Rick Springfield is an ‘80s icon. The hair, the face, the voice, the talent. The dark-haired Australian had it all. Actually, he still has it all. The 69-year-old singer, songwriter, musician, actor, writer, husband, and father is still hitting the stage and screen as often as he can, because that is what he does. The man truly lives to do what he loves and please his fans of all ages, but his family and his personal life do come first. Springfield always seems to have new tricks up his sleeve and I know that music lovers, sitcom lovers, and fans alike will adore all that he is currently up to. I had the chance to ask the kind hearted, age-defying musician some questions about all of that — and more!

You just announced that you will be having a guest spot on ABC’s hit sitcom, “The Goldbergs”. Can you tell us a bit about that? Your character? How that opportunity came to be?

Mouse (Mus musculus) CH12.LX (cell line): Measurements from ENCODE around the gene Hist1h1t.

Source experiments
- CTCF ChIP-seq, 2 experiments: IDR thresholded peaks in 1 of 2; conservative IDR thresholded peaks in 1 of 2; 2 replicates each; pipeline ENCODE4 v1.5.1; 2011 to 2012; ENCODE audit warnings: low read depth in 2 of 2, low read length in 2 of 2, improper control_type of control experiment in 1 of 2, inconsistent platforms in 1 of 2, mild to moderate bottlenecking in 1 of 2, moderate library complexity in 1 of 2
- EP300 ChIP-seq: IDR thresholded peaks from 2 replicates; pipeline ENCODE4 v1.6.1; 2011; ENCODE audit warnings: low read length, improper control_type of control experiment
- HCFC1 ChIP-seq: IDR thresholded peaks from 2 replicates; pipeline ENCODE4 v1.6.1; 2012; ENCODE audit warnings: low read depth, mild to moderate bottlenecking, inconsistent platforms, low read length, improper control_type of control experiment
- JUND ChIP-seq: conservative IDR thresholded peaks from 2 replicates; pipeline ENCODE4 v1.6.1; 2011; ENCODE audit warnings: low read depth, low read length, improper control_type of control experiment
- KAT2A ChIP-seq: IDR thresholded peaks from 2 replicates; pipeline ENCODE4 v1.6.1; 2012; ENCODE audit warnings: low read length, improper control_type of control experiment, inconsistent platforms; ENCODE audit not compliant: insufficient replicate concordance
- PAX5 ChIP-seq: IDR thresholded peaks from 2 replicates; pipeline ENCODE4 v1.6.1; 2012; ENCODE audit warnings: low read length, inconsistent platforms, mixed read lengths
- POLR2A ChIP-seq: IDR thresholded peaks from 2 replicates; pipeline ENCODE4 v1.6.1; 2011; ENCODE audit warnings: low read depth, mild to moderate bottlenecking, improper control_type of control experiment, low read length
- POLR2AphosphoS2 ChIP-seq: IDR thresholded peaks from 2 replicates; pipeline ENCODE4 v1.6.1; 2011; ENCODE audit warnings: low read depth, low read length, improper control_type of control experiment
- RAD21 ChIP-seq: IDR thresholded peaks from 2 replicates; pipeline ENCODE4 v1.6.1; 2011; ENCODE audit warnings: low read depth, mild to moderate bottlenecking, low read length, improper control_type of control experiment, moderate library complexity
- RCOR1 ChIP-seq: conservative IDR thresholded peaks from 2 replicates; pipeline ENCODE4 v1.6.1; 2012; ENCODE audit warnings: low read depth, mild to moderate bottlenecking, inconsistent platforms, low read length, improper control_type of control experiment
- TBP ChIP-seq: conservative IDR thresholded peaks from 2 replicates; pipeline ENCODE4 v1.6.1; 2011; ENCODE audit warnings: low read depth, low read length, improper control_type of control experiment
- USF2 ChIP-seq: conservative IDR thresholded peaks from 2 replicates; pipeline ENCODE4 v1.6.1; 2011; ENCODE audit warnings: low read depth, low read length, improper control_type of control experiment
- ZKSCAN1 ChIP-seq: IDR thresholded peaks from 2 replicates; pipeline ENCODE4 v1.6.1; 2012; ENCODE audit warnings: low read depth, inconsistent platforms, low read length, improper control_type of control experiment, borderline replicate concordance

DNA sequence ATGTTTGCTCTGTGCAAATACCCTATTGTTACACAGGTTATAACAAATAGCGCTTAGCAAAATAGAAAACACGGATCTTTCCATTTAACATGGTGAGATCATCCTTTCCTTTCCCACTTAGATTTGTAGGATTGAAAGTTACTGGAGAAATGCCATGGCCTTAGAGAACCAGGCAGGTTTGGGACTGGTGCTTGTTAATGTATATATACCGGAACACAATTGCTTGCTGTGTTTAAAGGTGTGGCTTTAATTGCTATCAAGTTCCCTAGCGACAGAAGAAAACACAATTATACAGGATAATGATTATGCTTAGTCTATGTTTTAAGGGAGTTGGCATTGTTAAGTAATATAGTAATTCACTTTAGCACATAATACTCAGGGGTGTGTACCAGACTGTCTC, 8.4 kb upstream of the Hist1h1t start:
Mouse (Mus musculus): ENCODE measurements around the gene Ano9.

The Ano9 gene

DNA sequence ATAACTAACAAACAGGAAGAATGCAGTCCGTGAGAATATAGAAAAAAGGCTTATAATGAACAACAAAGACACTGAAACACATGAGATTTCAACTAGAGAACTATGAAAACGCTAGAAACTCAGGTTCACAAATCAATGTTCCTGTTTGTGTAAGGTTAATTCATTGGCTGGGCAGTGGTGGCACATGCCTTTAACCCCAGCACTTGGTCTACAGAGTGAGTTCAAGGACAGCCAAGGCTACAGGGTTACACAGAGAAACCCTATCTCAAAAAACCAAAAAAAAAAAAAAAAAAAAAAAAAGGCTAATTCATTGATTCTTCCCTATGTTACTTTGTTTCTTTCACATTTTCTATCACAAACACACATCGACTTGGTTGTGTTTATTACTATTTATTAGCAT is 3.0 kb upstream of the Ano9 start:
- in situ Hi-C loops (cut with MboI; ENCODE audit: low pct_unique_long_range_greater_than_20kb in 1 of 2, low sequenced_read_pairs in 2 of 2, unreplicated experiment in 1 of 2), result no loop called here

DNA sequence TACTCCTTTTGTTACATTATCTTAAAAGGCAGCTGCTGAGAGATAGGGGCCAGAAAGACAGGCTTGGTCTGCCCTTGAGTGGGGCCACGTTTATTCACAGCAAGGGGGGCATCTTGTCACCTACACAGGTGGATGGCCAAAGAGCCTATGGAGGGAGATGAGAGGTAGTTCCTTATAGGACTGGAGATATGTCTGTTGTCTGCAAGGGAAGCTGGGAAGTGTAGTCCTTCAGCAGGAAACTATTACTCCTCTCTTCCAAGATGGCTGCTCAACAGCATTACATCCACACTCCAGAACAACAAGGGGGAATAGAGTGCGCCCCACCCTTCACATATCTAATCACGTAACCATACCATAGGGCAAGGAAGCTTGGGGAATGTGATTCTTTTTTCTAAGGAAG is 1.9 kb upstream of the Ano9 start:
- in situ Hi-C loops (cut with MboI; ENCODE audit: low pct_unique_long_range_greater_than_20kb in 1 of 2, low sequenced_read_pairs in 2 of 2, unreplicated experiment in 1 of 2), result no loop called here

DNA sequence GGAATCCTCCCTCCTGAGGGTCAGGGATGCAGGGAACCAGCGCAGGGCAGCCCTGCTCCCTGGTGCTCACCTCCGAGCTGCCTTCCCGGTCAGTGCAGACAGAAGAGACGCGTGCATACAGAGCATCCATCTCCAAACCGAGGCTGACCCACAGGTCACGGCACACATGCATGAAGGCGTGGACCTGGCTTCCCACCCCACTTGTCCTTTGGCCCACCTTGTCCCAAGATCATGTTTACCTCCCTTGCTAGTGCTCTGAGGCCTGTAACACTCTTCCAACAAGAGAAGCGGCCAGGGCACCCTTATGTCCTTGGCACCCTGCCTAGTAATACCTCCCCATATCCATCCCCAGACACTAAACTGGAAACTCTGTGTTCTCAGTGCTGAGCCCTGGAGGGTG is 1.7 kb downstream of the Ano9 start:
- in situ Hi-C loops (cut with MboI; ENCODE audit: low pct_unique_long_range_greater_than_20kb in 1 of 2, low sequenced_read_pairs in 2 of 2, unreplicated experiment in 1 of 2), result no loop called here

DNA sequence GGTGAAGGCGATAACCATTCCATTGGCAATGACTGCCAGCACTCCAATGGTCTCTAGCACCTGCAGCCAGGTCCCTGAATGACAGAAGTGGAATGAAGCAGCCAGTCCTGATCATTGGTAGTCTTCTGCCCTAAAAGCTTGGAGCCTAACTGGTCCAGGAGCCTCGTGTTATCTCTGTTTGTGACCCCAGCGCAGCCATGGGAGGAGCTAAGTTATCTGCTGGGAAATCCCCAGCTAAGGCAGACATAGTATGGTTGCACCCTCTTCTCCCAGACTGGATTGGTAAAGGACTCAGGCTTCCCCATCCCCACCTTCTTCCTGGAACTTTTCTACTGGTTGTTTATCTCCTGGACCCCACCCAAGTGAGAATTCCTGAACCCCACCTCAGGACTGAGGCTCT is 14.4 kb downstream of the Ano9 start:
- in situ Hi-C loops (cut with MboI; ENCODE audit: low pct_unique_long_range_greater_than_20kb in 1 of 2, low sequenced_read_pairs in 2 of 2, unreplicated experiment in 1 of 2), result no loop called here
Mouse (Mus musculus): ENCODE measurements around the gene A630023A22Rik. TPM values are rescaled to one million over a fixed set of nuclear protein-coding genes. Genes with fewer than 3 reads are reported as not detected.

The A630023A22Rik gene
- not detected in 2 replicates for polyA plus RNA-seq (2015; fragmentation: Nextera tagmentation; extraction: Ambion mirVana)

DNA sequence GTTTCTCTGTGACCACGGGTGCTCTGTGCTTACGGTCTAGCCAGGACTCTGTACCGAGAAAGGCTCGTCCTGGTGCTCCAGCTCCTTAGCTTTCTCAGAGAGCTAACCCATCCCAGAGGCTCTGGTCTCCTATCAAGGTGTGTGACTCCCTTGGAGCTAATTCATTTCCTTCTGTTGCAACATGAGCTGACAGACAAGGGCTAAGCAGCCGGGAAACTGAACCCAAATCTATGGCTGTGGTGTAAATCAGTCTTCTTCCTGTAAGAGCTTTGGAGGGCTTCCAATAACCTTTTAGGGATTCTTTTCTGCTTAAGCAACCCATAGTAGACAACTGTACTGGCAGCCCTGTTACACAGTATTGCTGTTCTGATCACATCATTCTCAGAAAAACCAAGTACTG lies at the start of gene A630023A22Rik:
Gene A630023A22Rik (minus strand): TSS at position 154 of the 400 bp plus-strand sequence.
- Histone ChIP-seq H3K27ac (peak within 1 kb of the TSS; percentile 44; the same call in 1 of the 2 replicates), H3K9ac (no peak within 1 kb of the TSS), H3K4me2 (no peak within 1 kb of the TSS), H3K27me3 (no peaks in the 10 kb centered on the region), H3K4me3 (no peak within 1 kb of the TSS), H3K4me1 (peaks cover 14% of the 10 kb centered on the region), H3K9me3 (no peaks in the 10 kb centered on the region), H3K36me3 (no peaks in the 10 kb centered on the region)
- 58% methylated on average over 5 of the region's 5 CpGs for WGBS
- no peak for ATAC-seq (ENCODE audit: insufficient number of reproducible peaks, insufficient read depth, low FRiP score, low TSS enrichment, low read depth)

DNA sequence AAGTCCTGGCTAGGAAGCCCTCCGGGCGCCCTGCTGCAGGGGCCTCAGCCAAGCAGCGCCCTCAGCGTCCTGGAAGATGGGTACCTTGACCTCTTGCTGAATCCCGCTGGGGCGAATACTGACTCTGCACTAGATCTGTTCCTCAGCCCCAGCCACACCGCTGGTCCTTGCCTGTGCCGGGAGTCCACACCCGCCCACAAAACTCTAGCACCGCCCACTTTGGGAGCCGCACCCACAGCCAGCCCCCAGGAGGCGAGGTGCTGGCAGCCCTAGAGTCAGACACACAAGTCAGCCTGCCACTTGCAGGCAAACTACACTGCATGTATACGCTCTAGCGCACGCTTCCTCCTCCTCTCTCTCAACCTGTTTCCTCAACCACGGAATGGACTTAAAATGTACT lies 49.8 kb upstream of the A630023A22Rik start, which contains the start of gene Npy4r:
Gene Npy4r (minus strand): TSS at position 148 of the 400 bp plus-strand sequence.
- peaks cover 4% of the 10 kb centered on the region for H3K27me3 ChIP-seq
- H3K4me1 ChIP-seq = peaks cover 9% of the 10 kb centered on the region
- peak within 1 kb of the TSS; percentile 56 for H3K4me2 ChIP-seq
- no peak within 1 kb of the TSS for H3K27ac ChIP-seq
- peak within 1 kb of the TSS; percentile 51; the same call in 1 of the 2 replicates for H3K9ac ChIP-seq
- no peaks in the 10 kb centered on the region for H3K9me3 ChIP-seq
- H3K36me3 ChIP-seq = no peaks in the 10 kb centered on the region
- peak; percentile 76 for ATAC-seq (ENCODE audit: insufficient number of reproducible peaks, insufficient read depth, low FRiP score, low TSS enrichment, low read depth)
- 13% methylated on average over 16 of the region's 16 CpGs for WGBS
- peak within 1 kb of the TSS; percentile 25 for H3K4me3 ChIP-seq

I don’t think I can. Most shows don’t want spoilers, so it’s usually not cool to do. It’s a funny show and the writing is pretty great but have to let it be a surprise. They came to me and asked if I would do the part. I love acting and doing the unexpected or twists on a theme are a lot of fun. That’s about all I can say or you might find my body floating in the L.A. river.

I can imagine that being that you have been in the business for so long that you get this a lot, but do you find that there is a big difference between the acting business and the music industry? Or is it really all just amassed under the heading of the entertainment business?

  The music business is totally screwed, but I think the acting business is alive and well. The business side of any art form is pretty far removed from the art itself. The creative side is the only thing I have any say in, so that’s what I focus on. Acting and music feed the same animal, but they are different skill sets for sure.